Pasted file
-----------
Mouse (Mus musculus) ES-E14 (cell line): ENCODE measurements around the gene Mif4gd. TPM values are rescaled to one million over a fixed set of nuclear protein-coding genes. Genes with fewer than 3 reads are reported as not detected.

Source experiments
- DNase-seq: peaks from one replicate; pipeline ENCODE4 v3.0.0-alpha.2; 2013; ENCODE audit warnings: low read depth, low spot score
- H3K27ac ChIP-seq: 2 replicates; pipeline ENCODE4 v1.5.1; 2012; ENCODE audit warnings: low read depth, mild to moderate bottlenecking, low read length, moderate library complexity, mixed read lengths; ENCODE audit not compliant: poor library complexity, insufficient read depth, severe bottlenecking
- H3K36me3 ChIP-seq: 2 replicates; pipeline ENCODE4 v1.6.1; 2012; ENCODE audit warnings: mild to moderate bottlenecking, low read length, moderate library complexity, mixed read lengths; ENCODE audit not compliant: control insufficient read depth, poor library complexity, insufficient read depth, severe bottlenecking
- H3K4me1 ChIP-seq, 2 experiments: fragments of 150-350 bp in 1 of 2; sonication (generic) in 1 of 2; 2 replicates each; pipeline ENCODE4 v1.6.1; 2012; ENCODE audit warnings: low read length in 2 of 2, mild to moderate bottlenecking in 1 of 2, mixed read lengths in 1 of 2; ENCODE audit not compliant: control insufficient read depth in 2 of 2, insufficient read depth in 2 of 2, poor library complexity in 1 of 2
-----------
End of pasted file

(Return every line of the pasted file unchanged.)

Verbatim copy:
Mouse (Mus musculus) ES-E14 (cell line): ENCODE measurements around the gene Mif4gd. TPM values are rescaled to one million over a fixed set of nuclear protein-coding genes. Genes with fewer than 3 reads are reported as not detected.

Source experiments
- DNase-seq: peaks from one replicate; pipeline ENCODE4 v3.0.0-alpha.2; 2013; ENCODE audit warnings: low read depth, low spot score
- H3K27ac ChIP-seq: 2 replicates; pipeline ENCODE4 v1.5.1; 2012; ENCODE audit warnings: low read depth, mild to moderate bottlenecking, low read length, moderate library complexity, mixed read lengths; ENCODE audit not compliant: poor library complexity, insufficient read depth, severe bottlenecking
- H3K36me3 ChIP-seq: 2 replicates; pipeline ENCODE4 v1.6.1; 2012; ENCODE audit warnings: mild to moderate bottlenecking, low read length, moderate library complexity, mixed read lengths; ENCODE audit not compliant: control insufficient read depth, poor library complexity, insufficient read depth, severe bottlenecking
- H3K4me1 ChIP-seq, 2 experiments: fragments of 150-350 bp in 1 of 2; sonication (generic) in 1 of 2; 2 replicates each; pipeline ENCODE4 v1.6.1; 2012; ENCODE audit warnings: low read length in 2 of 2, mild to moderate bottlenecking in 1 of 2, mixed read lengths in 1 of 2; ENCODE audit not compliant: control insufficient read depth in 2 of 2, insufficient read depth in 2 of 2, poor library complexity in 1 of 2